The business economic environment as we know it is never the same all the time. Volatility is the norm. Commodity prices, foreign exchange rates, interest rates, inflation rates, population figures, unemployment figures etc are constantly falling and rising. All these indices have a bearing on business performance and with such high levels of volatility, the ability to make accurate predictions and act on them differentiates the winners from the losers. During earnings reporting periods, for example, it’s not rare that we hear news of certain organisations meeting their forecasts and others failing to meet their estimates.
Within various organisational departments, there are massive teams busy forecasting business performance and other indicators. It is true that no one can accurately predict the future, but then, it is better to be close to the future than be far away from it. For example, having an idea of who your most profitable customers or products and the revenues they bring is better than not knowing at all as this helps with planning and deciding on whether to channel extra funds to other investments.
Understanding what makes a really good forecast is key to meeting business targets and enhancing your competitive advantage.
• Forecasting is about decision making and understanding the businesses future. It’s about creating and shaping the organisations’ future.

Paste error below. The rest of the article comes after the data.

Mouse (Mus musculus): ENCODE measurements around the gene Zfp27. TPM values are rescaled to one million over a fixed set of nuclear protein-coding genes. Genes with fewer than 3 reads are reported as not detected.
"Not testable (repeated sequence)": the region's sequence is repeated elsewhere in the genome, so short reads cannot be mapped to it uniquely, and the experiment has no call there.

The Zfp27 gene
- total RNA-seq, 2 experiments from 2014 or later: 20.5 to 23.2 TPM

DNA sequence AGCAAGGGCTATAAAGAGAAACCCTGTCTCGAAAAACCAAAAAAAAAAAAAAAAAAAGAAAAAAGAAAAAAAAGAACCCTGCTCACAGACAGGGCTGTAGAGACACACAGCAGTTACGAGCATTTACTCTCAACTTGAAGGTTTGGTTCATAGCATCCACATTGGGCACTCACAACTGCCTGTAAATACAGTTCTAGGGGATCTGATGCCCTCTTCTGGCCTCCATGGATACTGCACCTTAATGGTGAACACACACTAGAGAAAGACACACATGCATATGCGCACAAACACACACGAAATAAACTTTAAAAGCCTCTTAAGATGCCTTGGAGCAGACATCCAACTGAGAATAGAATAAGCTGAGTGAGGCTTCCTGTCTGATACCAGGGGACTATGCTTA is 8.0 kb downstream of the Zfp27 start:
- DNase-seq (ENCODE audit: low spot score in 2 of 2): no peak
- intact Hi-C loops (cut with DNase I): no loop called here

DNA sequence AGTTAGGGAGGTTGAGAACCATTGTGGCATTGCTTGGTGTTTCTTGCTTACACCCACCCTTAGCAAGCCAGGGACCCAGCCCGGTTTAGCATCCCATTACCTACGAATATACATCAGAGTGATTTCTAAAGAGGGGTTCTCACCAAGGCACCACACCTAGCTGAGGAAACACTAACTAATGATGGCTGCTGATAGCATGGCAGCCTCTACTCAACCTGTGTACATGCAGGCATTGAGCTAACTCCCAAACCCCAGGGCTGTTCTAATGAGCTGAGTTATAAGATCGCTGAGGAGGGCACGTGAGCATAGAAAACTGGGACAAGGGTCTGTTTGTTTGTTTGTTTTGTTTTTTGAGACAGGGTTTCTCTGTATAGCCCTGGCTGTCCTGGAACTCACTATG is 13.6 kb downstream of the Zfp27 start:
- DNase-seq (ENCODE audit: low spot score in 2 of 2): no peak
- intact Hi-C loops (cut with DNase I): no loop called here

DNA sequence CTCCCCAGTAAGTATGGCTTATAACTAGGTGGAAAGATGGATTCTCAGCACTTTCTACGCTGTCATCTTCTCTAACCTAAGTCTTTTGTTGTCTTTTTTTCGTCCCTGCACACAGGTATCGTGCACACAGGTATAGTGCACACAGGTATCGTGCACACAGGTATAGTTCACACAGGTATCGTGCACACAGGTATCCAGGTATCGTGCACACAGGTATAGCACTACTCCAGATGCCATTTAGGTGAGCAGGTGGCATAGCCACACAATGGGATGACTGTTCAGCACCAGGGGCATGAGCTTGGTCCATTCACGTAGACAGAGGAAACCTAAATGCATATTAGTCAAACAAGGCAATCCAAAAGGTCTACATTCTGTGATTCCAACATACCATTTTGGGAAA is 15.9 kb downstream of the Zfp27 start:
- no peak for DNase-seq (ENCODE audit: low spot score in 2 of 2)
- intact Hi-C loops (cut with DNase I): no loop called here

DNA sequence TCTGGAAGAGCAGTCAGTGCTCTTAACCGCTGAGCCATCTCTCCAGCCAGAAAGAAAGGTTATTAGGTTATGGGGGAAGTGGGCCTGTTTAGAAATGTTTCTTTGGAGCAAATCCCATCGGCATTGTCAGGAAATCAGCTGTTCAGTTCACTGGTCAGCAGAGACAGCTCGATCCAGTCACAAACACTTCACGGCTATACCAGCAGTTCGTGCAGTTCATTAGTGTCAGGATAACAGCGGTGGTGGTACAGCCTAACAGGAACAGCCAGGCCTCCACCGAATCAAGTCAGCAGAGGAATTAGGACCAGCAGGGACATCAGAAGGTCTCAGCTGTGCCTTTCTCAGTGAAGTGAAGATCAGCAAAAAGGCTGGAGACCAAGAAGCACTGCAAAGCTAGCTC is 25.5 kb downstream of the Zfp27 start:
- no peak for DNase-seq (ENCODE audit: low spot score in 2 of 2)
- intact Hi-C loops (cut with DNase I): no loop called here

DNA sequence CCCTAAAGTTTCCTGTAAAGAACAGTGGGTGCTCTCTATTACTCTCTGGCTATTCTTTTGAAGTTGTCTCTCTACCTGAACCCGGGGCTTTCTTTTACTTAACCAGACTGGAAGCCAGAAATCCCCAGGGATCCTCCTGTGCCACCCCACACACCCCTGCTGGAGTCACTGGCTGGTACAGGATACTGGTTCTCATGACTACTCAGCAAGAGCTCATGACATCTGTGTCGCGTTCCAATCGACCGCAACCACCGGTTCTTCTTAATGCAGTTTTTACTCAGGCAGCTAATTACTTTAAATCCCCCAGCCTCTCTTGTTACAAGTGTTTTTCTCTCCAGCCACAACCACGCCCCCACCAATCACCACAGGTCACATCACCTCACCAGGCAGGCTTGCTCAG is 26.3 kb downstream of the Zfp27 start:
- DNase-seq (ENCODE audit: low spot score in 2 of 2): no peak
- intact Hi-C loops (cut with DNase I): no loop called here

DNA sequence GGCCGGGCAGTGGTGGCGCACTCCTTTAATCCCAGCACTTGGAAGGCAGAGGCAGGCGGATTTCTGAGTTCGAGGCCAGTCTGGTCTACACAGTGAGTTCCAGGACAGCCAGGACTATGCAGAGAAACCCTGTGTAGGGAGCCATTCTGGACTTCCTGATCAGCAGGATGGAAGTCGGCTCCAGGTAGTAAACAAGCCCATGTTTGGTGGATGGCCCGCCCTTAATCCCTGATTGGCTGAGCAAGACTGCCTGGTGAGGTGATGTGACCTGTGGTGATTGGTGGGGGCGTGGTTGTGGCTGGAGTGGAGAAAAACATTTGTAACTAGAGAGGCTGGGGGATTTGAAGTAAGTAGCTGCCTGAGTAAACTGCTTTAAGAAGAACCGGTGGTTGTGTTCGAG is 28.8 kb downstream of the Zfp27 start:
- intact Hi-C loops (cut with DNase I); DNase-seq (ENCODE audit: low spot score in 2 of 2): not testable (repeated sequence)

• The frequency of preparing business forecasts should be driven by the rate of change in the key variables such as revenues, labour costs, travelling costs, advertising costs, telephone and other operating costs.
• Business forecasts should be free from bias and should have an acceptable level of variation.
• The accuracy of business forecasts depend on the ability of your business to properly keep records. There should be readily available data on what has occurred in the past and what the situation appears to be in the present.
• Good forecasts are not based only on accounting figures but also take into account local and global economic activities.
• Forecasting and planning are closely related. Your business forecast should come with plans of what you intend to do to achieve your targets.
• Do not rush to paint a picture of the period ahead without analysing all the facts. Have different possibilities and analyse your business under the worst case scenarios and have strategies in place to weather those conditions.
By following the approaches above, you are placing your business in a better position to seize future opportunities and avoid suffering huge loses in the future. Planning to react after the future unfolds is insufficient, instead, you need to act ahead of time so as to shape the future.